Hi all, this is a general feeler for if this idea has any traction:
All too often I see the following pattern in asyncio 3rd-party libs, either
in their own source code or in the inusage:
inst = SomeClass()
What happens here is that, since coroutines cannot be used inside __init__
methods, the __init__ method only stores the parameters, and another,
asynchronous method actually initializes the object. This led many
3rd-party libs to use factory methods to create their class instances,
which is unideal for both users and developers. We see this pattern in
nearly any async 3rd-party lib I came across.
To solve this, I propose a new metaclass: `AsyncType`. The core difference
between AsyncType and type is that when called, AsyncType will produce a
coroutine that asynchronously calls __new__ and __init__, and returns the
instance, allowing simply for `instance = await SomeClass()`. In classes of
`AsyncType`, the __new__ and __init__ methods must be async methods
As an additional syntactic sugar, we could also have an `async class(base)`
declaration that implicitly sets the class's metaclass to be AsyncType (or
raise a TypeError if that is impossible).
This proposal is obviously incomplete, and there are many open questions:
what about __del__? How would one easily make an async ABC (without a
metaclass conflict)? How would an async class easily inherit from a sync
class (suppose sync class A implements __new__, and async class B(A)
implements __init__)? Perhaps `AsyncType` should only make the __init__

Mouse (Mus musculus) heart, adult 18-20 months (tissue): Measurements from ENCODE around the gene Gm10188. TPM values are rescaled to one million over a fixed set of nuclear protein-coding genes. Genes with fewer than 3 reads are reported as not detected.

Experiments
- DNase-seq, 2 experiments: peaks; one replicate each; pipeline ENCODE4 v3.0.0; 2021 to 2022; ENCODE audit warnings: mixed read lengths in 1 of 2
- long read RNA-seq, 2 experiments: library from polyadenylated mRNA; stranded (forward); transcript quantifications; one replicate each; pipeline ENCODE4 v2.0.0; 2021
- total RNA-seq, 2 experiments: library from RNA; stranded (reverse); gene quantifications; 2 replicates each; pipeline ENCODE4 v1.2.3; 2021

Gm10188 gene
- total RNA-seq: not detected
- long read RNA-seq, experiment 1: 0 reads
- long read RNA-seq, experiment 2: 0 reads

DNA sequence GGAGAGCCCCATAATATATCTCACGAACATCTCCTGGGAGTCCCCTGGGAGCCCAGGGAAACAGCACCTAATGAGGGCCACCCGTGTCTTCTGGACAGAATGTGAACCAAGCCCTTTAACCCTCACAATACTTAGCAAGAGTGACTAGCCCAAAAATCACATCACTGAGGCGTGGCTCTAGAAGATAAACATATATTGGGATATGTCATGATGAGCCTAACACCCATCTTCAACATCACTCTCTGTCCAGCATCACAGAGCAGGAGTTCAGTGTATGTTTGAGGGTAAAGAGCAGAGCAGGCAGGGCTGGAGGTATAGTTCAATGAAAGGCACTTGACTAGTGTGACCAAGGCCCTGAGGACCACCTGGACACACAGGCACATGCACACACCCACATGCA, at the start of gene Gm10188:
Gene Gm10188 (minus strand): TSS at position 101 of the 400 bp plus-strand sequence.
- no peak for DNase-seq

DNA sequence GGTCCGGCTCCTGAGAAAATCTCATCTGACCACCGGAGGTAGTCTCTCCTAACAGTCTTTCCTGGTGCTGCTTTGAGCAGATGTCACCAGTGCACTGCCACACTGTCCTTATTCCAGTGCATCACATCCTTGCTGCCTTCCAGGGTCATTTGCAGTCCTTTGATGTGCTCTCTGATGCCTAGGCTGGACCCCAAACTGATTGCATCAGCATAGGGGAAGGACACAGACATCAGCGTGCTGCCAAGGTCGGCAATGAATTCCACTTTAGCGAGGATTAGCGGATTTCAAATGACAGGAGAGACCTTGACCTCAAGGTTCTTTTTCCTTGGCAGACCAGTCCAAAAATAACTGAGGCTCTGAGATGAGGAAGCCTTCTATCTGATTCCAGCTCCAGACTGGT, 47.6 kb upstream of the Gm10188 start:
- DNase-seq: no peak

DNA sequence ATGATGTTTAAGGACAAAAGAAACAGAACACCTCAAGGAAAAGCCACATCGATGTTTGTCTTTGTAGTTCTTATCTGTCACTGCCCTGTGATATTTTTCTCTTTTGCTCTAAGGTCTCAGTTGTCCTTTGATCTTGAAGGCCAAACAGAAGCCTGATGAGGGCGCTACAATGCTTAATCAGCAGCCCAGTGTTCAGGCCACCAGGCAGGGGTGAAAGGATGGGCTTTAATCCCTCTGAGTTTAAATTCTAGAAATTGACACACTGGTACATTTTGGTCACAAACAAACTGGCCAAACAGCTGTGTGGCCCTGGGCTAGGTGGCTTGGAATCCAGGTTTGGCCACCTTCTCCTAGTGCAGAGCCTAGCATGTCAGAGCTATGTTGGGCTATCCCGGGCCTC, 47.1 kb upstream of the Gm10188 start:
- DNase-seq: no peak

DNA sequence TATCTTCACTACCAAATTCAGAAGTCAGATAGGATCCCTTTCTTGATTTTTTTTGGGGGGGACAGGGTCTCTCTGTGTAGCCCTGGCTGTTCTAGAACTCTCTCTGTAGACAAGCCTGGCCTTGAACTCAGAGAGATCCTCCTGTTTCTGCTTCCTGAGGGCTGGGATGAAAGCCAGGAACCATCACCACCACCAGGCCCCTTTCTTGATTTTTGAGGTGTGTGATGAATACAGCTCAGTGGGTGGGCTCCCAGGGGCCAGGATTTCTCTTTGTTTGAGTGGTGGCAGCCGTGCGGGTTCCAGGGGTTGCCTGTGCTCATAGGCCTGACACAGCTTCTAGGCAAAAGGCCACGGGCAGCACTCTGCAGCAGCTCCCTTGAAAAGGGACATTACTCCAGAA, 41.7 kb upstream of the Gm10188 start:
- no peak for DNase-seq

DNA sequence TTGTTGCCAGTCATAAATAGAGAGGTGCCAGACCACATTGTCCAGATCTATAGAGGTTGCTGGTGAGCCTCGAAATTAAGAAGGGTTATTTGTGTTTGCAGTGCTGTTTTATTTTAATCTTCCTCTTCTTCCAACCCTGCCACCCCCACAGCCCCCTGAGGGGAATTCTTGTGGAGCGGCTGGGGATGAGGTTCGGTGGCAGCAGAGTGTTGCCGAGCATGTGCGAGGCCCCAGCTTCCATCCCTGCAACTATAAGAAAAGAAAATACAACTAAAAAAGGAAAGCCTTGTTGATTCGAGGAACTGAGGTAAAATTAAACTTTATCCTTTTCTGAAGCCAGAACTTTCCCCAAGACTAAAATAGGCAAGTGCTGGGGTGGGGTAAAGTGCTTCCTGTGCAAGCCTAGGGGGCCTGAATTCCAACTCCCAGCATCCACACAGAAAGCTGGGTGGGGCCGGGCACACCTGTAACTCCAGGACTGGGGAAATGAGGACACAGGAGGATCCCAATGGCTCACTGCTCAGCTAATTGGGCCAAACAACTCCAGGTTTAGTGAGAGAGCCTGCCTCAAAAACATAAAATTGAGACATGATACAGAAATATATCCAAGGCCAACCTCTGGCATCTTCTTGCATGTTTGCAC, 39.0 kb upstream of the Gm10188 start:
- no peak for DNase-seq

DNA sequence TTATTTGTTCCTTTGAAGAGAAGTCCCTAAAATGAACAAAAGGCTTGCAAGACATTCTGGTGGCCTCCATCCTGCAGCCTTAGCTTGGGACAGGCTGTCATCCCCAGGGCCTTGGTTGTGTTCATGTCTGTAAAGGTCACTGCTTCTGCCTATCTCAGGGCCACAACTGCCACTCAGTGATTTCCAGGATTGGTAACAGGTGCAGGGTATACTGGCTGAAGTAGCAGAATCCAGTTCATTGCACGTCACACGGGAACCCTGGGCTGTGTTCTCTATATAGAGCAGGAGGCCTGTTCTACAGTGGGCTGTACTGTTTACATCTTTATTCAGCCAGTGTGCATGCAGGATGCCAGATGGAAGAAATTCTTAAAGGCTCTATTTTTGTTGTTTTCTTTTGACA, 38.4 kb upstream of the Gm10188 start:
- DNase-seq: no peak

method async and leave __new__ synchronous?
I'd just like to get ahead of the (not unjustified) argument that
constructors should be lightweight:
1. Python's __init__ is not strictly a constructor. It is, as the name
implies, an initializer, that makes the type usable. Constructing the type
without initializing it makes no sense and has no usages, so why seperate
2. We can see numerous examples of (syncronous) connect-on-initialize
classes in the standard library, including ftplib, smtplib, and pretty much
most *lib modules in the standard library "Internet Protocols and Support"
3. The "initialize in a separate method" pattern produces some
strange-looking code where the class holds on to its initialization params
even though it doesn't really need them after the separate methods. The
classes should now also consider and safe-guard against cases where the
separate method is called twice, or not at all.
What does the community think about this idea?